I’ve writing a 15K essay on Romans for a forthcoming volume and getting ready to teach Romans for the first time in two years. In want of trying arouse the interest and attention of students, I’ve composed these first few paragraphs:
Paul’s letter to the Romans stands arguably as the pinnacle of Pauline thought. It is the longest letter in the Pauline corpus. Not only that, but it is arguably his most theologically erudite and pastorally applicable set of teachings about faith in Jesus Christ and all its implications. It is a letter that has had a monumental impact in the history of Christian thought. The rediscovery of Romans by people has led to reformation and renewal in the Christian church.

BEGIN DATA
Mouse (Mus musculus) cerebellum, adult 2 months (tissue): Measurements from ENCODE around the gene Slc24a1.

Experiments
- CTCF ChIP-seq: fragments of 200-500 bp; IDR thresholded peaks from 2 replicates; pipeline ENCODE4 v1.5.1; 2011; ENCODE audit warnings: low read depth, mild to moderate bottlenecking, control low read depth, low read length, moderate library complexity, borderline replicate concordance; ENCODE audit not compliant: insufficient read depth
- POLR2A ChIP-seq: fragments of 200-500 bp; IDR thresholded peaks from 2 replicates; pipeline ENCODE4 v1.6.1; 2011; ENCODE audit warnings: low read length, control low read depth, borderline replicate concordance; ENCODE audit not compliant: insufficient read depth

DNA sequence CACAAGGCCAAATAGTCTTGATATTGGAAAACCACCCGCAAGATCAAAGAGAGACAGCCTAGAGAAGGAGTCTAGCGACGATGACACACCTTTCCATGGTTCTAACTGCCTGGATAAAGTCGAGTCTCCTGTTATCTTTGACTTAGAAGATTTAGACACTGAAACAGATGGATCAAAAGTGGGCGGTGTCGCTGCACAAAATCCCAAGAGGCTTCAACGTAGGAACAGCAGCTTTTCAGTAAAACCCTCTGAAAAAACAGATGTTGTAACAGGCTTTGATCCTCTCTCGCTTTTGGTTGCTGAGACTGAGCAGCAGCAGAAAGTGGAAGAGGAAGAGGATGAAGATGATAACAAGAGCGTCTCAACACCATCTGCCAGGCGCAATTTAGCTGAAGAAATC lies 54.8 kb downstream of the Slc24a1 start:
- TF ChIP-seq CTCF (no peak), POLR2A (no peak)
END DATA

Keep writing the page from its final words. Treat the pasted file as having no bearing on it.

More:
While spending time in Milan in CE 386 Augustine heard the words “Take up and read, take up read” from the chanting of a small boy or girl. He immediately looked for a Bible and opened it up at Romans, specifically to Romans 13:13-14, and there found rebuke for his behaviour and hope for his soul. Soon after both he and his son were baptized by Ambrose of Milan. Martin Luther was Professor at Wittenberg and during 1515-1516 he began expounding Romans to his students and so discovered that the “righteousness of God” was not the righteousness that condemned him, but the righteousness that acquitted him by faith alone. He wrote: “The whole of Scripture took on a new meaning, and whereas before ‘the righteousness of God’ had filled me with hate, now it became to me inexpressibly sweet in greater love. This passage of Paul became to me a gateway to heaven.” John Wesley once described how his heart was “strangely warmed” one evening at a Moravian meeting in Aldersgate on 24 May 1738 when he heard someone read the introduction to Luther’s commentary on Romans. The effect it had upon Wesley was such that, “I felt I did trust in Christ, Christ alone, for salvation; and an assurance was given me that He had taken away my sins, even mine, and saved me from the law of sin and death.” A suicidal young man named William Cowper was committed to St. Alban’s Insane Asylum in 1763. Finding a Bible lying on a bench in the garden he read over Rom 3:21-26 and in his diary he wrote: “Immediately I received the strength to believe it, and the full beams of the Sun of Righteousness shone upon me. I saw the sufficiency of the atonement He had made, my pardon sealed in His blood, and all the fulness and completeness of His justification. In a moment I believed, and received the gospel.” And so began the career of one of Britain’s finest hymn writers. In 1921 Dumitri Cornilescu, a deacon in the Orthodox church, translated Romans into his native Romanian and through it he learned that God, in Christ, had secured salvation for him. His translation of the Bible is still used in Romania to this day. After the First World War a young Swiss pastor named Karl Barth rocked the theological faculties of twentieth century Europe with his theological interpretation of Romans first published in 1919. Barth saw in Romans not the immanence of God in human society, but testimony to the transcendent God who was at work in Paul’s gospel to reconcile sinful humanity to himself through Jesus Christ. According to Karl Adam, Barth’s Römerbrief “fell like a bombshell on the playground of the theologians.”